Is there a name for the idea that the best moral philosophy is the simplest one that matches universal moral intuitions (not killing people without a good reason etc), and that moral questions which intuitions differ for (the morality of abortion and eating meat) should be decided by referring to the best moral philosophy produced by this idea?


The position you describe seems to be a brand of moral intuitionism, but I haven't heard a name for it yet.

It's worth pointing out, though, that this theory does not work, because there are no such universal moral intuitions (e.g. what constitutes a 'good' reason for killing someone in one society is a 'bad' reason in another society, and vice versa) and the question of which moral theory is the 'best' is itself morally relevant.

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  • Agree with the first paragraph. And even though I'm not an intuitionist, I think you're going too far with the second paragraph. Intuitionism is a component in many more theories including the Mencian strain of Confucianism, classical utilitarianism, and virtue ethics. Near-contemporary defenders include G.E. Moore and W.D. Ross (plato.stanford.edu/entries/intuitionism-ethics) – virmaior May 5 '15 at 4:42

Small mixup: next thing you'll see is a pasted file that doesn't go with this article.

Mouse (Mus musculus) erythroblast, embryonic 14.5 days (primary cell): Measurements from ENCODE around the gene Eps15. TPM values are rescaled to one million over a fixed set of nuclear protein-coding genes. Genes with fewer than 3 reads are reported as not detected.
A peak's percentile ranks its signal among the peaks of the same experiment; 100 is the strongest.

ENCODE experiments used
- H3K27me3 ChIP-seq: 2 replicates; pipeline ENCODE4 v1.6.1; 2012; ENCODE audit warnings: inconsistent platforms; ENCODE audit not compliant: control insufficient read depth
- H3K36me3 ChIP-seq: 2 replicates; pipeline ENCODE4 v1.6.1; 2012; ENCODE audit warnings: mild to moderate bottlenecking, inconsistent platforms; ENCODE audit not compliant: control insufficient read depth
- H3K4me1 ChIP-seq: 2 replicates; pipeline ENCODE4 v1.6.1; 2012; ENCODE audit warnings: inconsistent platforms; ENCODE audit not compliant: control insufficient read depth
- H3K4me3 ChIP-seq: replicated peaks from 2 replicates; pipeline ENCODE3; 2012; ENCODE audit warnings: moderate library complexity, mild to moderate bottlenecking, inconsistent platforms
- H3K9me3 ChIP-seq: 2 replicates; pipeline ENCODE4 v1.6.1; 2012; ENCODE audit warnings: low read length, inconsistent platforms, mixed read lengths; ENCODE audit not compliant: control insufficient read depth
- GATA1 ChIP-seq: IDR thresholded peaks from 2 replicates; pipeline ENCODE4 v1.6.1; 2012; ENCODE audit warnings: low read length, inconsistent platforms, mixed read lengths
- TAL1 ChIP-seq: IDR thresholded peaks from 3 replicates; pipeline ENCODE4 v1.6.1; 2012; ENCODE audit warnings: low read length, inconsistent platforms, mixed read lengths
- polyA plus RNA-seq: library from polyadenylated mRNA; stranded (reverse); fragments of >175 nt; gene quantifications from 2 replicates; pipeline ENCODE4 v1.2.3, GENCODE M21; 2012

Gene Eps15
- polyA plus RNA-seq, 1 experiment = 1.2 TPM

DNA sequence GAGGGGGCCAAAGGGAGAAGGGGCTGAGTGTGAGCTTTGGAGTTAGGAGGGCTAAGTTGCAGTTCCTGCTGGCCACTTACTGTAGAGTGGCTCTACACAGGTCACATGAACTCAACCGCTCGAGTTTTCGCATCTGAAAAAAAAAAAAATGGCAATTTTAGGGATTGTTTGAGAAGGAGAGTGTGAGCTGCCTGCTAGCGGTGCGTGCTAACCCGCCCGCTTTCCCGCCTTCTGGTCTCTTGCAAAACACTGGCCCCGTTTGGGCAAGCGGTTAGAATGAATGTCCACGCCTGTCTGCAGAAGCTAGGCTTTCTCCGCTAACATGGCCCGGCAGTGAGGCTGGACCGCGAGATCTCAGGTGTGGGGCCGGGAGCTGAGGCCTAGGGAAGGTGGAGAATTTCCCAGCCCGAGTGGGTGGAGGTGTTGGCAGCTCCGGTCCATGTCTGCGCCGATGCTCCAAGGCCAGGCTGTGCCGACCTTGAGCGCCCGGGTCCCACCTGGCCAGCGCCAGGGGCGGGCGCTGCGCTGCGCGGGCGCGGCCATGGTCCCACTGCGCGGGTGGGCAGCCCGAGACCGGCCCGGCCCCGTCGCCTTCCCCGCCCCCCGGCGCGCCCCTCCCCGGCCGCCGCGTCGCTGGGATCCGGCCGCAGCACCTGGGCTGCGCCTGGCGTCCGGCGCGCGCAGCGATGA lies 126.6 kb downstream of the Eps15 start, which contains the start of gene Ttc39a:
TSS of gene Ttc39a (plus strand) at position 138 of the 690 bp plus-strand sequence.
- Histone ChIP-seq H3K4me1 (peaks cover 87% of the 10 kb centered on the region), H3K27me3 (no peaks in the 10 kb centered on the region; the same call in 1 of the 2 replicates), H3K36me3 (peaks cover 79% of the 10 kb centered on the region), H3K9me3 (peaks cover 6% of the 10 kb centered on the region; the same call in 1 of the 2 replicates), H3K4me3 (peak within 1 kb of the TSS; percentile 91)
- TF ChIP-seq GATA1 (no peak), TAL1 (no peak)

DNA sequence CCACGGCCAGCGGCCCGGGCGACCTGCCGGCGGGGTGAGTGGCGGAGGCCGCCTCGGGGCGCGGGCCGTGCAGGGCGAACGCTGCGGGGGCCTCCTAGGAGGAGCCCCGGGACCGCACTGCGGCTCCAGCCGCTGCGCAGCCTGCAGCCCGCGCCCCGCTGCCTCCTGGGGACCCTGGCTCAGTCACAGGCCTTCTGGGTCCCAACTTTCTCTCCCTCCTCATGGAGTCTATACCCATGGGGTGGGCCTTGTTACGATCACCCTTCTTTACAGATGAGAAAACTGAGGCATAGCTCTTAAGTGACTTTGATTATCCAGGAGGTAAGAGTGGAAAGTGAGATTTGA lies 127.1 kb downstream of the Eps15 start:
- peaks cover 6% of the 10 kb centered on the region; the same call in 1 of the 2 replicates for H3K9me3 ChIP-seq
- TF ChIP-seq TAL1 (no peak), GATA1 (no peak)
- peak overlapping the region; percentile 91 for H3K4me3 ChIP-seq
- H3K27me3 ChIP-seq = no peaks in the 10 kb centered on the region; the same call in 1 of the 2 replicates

• The first part of the second paragraph concerns a purely empirical question, it is not directed against moral intuitionism as a mere component of theories but against taking it as a basis. There are only very few universal moral rules, possibly only the prohibition of having sex with children under twelve years and to not kill people of your tribe. That's about it, if you take other cultures seriously. Consider, for instance, tribes on the Andaman islands, the Amazonas region and Papua New Guinea, as well as the moral views of members of the 'Islamic State', the Nazis, and the Roman Empire. – Eric '3ToedSloth' May 6 '15 at 8:47

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